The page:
Could data hubs provide a life preserver for analytics teams thrown into the deep end with IoT data?
“Data hub” may be one of the more popular analytics buzzwords of 2019, quickly surpassing its relative and predecessor, the “data lake,” in mentions. But aside from the terminology, the actual function of the two concepts is proving to be the real differentiator.
As it turns out, while data lakes are good for storing raw data, it takes a lot of effort to make that data easily useful for applying advanced analytics like AI and machine learning. The data hub has been offered up as a data architecture that promises to quickly ingest, clean and label data, and then enable data scientists to use subsets of data to build, train, and deploy machine-learning models.
Most utilities today have either recently deployed, are in the process of implementing, or are at least considering a consolidated data solution for the purpose of analytics. For those in the early stages, should data hubs be on the list for consideration?
If they are hoping to build a foundation upon asset analytics and IoT, then the answer is yes.
Asset Hubs and IT/OT Convergence
For the last decade, utilities have been focused on IT/OT convergence, which itself is not easily defined. One way to look at the concept is how to effectively get operational personnel and systems to work with information technology personnel and systems for greater efficiency and reliability.
For asset management, utilities have largely struggled to marry near real-time data stored in operational systems, such as SCADA and DCS, with more static data stored in IT systems, such as work and asset management, GIS, enterprise resource planning and other applications.
According to one utility operational lead, “We have so much asset data in-house that we haven’t been able to utilize because it isn’t linked directly to assets. The more data you can draw on, the better the modeling results.”
Operational systems data plus sensor data (temperature, vibration, current, pressure, etc.) provide up-to-date data on asset behavior and conditions. The IT applications provide context – when the asset was last repaired, the criticality of the asset to operations, the asset hierarchy, and the cost of replacement. As more asset data becomes usable alongside the proliferation of IoT, utilities can drastically improve their ability to assess asset health, calculate risk, detect anomalies, and predict failures.
It is not easy to find examples of utilities deploying data hubs. However, at least two utilities are “dipping a toe into the lake” to test out asset data hubs.
- Build your own asset hub. As part of a transmission asset management project, one large East Coast IOU is bringing together the foundational elements of data governance by building an intelligent (asset) data hub. The hub is designed with detailed business rules for each extract transform and load (ETL) and source system being integrated. It will clean/repair the data and support on-going data management. The plan is to bring together all relevant data and relate it to an in-service asset or documented failed asset for comprehensive analysis on a regular basis.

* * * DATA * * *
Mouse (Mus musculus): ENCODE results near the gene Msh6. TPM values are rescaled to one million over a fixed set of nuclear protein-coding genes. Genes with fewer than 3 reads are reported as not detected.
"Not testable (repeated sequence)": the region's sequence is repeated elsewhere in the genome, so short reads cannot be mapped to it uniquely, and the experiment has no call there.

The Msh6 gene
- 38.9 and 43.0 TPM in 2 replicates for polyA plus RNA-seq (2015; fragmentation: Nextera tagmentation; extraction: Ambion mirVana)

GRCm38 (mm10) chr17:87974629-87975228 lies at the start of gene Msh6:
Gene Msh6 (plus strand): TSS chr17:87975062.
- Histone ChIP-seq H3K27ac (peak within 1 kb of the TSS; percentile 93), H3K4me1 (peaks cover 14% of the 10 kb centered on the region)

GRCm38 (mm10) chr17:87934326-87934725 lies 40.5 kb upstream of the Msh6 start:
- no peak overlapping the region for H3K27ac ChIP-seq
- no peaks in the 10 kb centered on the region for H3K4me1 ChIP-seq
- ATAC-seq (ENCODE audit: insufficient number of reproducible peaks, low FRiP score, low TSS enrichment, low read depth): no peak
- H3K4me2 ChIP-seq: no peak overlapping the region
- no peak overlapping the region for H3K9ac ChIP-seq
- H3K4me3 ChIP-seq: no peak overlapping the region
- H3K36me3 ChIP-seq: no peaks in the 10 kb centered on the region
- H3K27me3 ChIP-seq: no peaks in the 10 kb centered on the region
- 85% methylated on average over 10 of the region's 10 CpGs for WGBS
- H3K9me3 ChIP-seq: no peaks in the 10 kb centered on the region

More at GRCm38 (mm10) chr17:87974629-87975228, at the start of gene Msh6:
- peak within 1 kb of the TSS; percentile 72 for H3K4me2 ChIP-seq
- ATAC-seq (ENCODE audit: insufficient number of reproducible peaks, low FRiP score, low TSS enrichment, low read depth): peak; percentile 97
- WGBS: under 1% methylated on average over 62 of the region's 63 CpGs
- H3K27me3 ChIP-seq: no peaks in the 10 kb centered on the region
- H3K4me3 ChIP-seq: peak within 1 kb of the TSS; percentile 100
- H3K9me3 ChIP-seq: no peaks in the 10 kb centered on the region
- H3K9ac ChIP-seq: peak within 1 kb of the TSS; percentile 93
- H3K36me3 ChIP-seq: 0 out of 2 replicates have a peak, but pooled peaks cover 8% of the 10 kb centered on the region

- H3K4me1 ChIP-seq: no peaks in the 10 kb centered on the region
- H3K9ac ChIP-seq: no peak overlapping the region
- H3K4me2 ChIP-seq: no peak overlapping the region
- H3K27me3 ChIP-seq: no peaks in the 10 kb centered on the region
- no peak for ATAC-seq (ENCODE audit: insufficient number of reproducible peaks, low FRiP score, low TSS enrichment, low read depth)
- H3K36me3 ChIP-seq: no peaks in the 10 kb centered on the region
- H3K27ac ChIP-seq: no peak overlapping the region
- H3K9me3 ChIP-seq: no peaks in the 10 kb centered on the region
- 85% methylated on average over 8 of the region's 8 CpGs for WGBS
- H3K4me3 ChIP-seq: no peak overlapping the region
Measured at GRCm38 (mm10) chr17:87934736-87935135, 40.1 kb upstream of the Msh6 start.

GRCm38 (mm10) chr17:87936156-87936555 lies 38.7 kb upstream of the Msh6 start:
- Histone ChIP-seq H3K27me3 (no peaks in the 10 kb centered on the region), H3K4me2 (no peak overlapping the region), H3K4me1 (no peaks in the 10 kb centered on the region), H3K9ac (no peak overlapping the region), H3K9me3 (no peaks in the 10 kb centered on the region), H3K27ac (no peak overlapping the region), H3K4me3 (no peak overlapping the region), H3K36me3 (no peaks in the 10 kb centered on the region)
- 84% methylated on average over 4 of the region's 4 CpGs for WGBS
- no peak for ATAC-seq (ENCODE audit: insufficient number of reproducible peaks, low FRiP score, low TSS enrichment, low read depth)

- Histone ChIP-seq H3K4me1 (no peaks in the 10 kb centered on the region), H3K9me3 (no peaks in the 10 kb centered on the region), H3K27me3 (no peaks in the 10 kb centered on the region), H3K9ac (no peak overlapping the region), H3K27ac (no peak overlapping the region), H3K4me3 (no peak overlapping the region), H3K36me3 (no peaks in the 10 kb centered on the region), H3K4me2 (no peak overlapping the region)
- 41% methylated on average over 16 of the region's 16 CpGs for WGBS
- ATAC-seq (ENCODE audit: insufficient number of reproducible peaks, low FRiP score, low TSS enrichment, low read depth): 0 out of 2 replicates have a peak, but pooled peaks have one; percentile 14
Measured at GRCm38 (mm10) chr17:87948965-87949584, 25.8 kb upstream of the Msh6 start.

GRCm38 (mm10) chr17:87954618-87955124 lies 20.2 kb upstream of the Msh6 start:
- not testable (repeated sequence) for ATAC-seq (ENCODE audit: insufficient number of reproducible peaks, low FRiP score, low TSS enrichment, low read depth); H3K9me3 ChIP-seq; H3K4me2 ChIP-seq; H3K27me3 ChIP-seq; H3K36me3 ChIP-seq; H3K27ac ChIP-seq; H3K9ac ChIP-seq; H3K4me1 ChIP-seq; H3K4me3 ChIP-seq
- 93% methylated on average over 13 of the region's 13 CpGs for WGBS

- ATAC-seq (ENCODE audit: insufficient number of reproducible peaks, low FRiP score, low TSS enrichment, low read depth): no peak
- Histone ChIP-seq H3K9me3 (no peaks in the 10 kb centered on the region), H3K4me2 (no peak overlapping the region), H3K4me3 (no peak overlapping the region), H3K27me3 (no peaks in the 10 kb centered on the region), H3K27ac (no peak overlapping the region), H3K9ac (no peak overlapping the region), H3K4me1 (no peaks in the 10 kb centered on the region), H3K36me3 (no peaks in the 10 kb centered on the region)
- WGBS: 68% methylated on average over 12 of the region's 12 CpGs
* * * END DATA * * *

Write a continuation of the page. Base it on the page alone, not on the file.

The project will apply best practices from rule-based engineering analytics and principles of physics with machine learning and artificial intelligence tools to provide actionable insights into what is likely to happen next and take the most effective mitigating action to change that course. Analytics are supplied by vendors.
- Access automated tools and services provided by vendors. Nova Scotia Power has recently chosen the Element AF Accelerator, a packaged solution combining Element’s AssetHub software with their engineering services and industrial data methodology to integrate, model and maintain operational and maintenance data that can be used across the enterprise for functions including asset maintenance and analytics. The asset hierarchy of the work and asset management system is applied to the data historian data in the data lake. Pre-built asset templates and data transformation tools are expected to reduce the time and effort to populate the asset hub.
First, NSP is tackling the task of providing users with contextual information sourced from asset performance management (APM) software, the data historian, maintenance management system, and engineering schematics. For example, a user viewing a draft fan in a certain functional location can view criticality, winding temperature, and inlet temperature as well as seeing displays of the motor and fan models, work orders and APM risks. Confidence in results produced by plant performance modeling software is expected to increase with additional data inputs made available through the asset data hub.
What to look for
It is not that utilities haven’t tried to bring asset data together in the past. However, there is an acknowledgment that the effectiveness of analytics and analytics-heavy asset performance management applications have been dragged down. It takes considerable effort to prepare quality data for ingestion.
Based on the experience of utilities that have taken the plunge into data hubs, others considering using this approach will want to look for solutions that will be able to document:
- Persistence of data resourced from operational systems. For example, when conditions of a piece of equipment change, the graph model of that piece of equipment changes.
- Utilization of data governance (retention, permissions, security, quality) in line with the industry standards
- Data transformation tools and pre-built equipment models that reduce the time it takes to build asset frameworks